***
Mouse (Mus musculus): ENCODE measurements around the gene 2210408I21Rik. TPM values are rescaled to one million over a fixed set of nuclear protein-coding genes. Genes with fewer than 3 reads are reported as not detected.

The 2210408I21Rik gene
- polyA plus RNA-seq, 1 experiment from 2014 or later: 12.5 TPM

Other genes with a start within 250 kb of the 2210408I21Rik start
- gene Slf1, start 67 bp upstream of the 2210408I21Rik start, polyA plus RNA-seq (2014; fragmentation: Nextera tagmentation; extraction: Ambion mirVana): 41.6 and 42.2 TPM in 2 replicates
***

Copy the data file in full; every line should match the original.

Mouse (Mus musculus): ENCODE measurements around the gene 2210408I21Rik. TPM values are rescaled to one million over a fixed set of nuclear protein-coding genes. Genes with fewer than 3 reads are reported as not detected.

The 2210408I21Rik gene
- polyA plus RNA-seq, 1 experiment from 2014 or later: 12.5 TPM

Other genes with a start within 250 kb of the 2210408I21Rik start
- gene Slf1, start 67 bp upstream of the 2210408I21Rik start, polyA plus RNA-seq (2014; fragmentation: Nextera tagmentation; extraction: Ambion mirVana): 41.6 and 42.2 TPM in 2 replicates